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OPINION

Jonathan, Buhari Cuckolding in War Time

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By Festus Adedayo

Last Wednesday, Muhammadu Buhari and his newfound friend, Goodluck Ebele Jonathan, locked each other inside the sacristy of the Nigerian presidential Villa, christened Aso Rock. When they came out afterwards, both wore the visage of 3-year old Syrian girl, Salwa and Cuckold, a 1997 book written by Indian, Kiran Nagarkar.

Cuckold, a historical novel patterned after the narrative of Maharaj Kumar, may in a way explain the recent hot and adulterous romance between Jonathan and Buhari.

In the book, Kumar had attempted to win his wife, Mira’s affections in the midst of a ravaging war in the land. Set in the Rajput kingdom of Mewar of the 16th century, a wife named Mirabai refuses to see Mewar prince, Bhoj Raj, as her husband but thinks instead of Lord Krishna as her hubby.

Originally derived from the bird called cuckoo which has the tendency of laying its eggs in other birds’ nests, right from the Middle Ages, cuckolding became an allusion to a man or woman who has sex with an already married partner, sometimes out of wedlock and at other times, as a fetish where some married partners derive voyeuristic joy in watching their spouse engage in sexual liaison with another.

In 2010, Salwa caught the headlines after a trending video recording of her playing a game and laughing rambunctiously as warplanes dropped bombs very close to her home in Idlib, Syria. Idlib was Syria’s final major rebel-held stronghold region where Turkish-backed rebels and Syrian government forces fought in an atrocious battle to destroy each other. The world was aghast at what was perceived as Salwa’s emotion-dead response to destruction and death. It was later that her father, Abdullah Mohammad, told the world that he taught Salwa wartime laughter; that, rather than being scared at the sight and sound of deafening, frightening and destructive air strikes, she should deaden her fright with laughter, as a counterpoise and coping mechanism. He purchased fireworks for her and got her immersed in its frightening noise. With this, Abdullah taught Salwa that both – bombs and fireworks – were synonymous and loud noises, rather than creating fright, could be funny. It helped Salwa stay calm as cannons and bombs wreaked their havocs.

Dressed resplendently in blue colour traditional Ijaw attire, with a black bowler hat to match as picture from the presidency depicts, Jonathan and Buhari both cut the image of two unequally yoked afflictions besieging a single household. Traditional Yoruba call such Ile njo, ole nja – a household on fire and at the same time invaded by burglars – which keep onlookers guessing as to the depth of the unwanted guests’ incestuous relationship. Buhari was also dressed in a cocaine-white babanriga and cap to match. They both saluted each other in the COVID-19 elbow-jamming manner. Barely disguised but hidden behind their visage was a cheerfulness that made them look like a girl who titivates her hair with sequins on her first date.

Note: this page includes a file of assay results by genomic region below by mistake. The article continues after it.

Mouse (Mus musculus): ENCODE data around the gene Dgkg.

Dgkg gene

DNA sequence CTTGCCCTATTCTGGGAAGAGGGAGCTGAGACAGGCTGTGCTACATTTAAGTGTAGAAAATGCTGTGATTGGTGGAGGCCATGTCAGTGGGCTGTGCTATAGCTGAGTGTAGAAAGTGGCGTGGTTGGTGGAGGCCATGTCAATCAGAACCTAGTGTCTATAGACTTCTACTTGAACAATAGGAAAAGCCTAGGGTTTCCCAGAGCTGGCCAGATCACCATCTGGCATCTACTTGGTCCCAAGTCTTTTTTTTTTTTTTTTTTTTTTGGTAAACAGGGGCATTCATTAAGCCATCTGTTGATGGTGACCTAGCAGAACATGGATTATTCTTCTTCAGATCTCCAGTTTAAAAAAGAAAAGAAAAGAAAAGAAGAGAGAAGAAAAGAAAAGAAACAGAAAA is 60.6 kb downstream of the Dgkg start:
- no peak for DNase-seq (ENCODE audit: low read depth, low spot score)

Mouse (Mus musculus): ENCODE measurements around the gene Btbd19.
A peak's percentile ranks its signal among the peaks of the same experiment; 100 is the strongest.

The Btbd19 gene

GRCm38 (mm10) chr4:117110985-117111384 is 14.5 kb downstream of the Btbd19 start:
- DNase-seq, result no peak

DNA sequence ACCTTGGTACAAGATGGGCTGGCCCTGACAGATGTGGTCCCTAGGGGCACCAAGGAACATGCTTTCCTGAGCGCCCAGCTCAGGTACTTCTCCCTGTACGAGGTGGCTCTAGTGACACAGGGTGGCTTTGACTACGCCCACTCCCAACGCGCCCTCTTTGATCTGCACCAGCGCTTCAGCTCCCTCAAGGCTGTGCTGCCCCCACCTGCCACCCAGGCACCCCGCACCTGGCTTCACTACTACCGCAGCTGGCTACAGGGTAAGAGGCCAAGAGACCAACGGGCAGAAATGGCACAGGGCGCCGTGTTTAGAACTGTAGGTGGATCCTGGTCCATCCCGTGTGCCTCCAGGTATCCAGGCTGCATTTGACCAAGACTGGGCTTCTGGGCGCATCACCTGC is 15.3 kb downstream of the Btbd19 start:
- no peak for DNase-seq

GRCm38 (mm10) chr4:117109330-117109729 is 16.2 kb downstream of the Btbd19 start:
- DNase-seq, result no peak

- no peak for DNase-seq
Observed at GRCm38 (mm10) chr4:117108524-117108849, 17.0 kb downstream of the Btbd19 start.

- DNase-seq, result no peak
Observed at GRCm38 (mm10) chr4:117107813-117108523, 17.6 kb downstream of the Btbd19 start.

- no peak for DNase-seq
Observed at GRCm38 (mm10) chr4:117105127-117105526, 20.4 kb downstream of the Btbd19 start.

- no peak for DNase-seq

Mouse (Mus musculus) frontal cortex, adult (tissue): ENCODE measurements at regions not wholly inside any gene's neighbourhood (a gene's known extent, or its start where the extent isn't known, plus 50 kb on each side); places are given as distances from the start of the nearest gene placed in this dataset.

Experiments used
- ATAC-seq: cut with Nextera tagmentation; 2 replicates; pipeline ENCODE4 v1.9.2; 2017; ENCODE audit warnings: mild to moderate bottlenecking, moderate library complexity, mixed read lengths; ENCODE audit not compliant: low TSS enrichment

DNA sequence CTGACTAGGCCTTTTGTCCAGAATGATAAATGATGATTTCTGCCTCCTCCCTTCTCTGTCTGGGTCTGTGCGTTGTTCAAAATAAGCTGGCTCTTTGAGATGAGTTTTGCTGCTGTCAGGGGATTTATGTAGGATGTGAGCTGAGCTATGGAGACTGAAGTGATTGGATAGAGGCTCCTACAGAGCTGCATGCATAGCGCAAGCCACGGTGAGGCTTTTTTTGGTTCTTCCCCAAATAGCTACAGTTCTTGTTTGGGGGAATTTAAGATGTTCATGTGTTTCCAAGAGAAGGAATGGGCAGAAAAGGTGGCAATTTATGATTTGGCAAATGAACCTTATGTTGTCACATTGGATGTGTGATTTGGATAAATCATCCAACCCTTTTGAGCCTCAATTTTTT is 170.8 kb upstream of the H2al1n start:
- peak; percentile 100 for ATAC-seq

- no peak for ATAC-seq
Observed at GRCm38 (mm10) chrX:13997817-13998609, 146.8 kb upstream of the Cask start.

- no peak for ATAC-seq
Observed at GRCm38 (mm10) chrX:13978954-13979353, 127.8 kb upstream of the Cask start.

What is the relationship between laughter and war? Put differently, is laughter permissible at times of war, when there is so much death and destruction? In all histories of war, this unequally yoked binary has always maintained an uneasy relationship. Kaiser, the German imperial power in the First World War, would not hear of such incestuous relationship between war and laughter. In a telegram to the Mayor of Berlin during the war, he demanded seriousness and self-constraints. Indeed, the Kaiser and German military of WW1 pronounced urban laughter a taboo during the war. The bleakness of war should make impossible all joy, they said. What manner of amusement can there be when death and suffering are going on at the war front? How can humour be legitimate in the city in times of war? This was why Carl Braun, also known as Carl Hobner, ran into trouble with the Berlin police in October, 1914 when he humorously mimicked German generals and dignitaries while the war was going on. For the Kaiser, pubs, amusement parks, theatres and cinemas should all be closed in war time.

That was not for Jonathan and his ‘fiend,’ the president. Judging by the discourses on parade in the political arena, Buhari and Jonathan, two hitherto sworn political enemies, must have come together to discuss 2023. They have held a couple of such. On the superficial, however, Jonathan, ECOWAS’ special envoy, had struttled into his former abode at the presidential palace to discuss the crises-ridden West-African country of Mali, with Buhari. But pray, are Mali’s crises more than Nigeria’s and who is the Nigerian problem being reported to?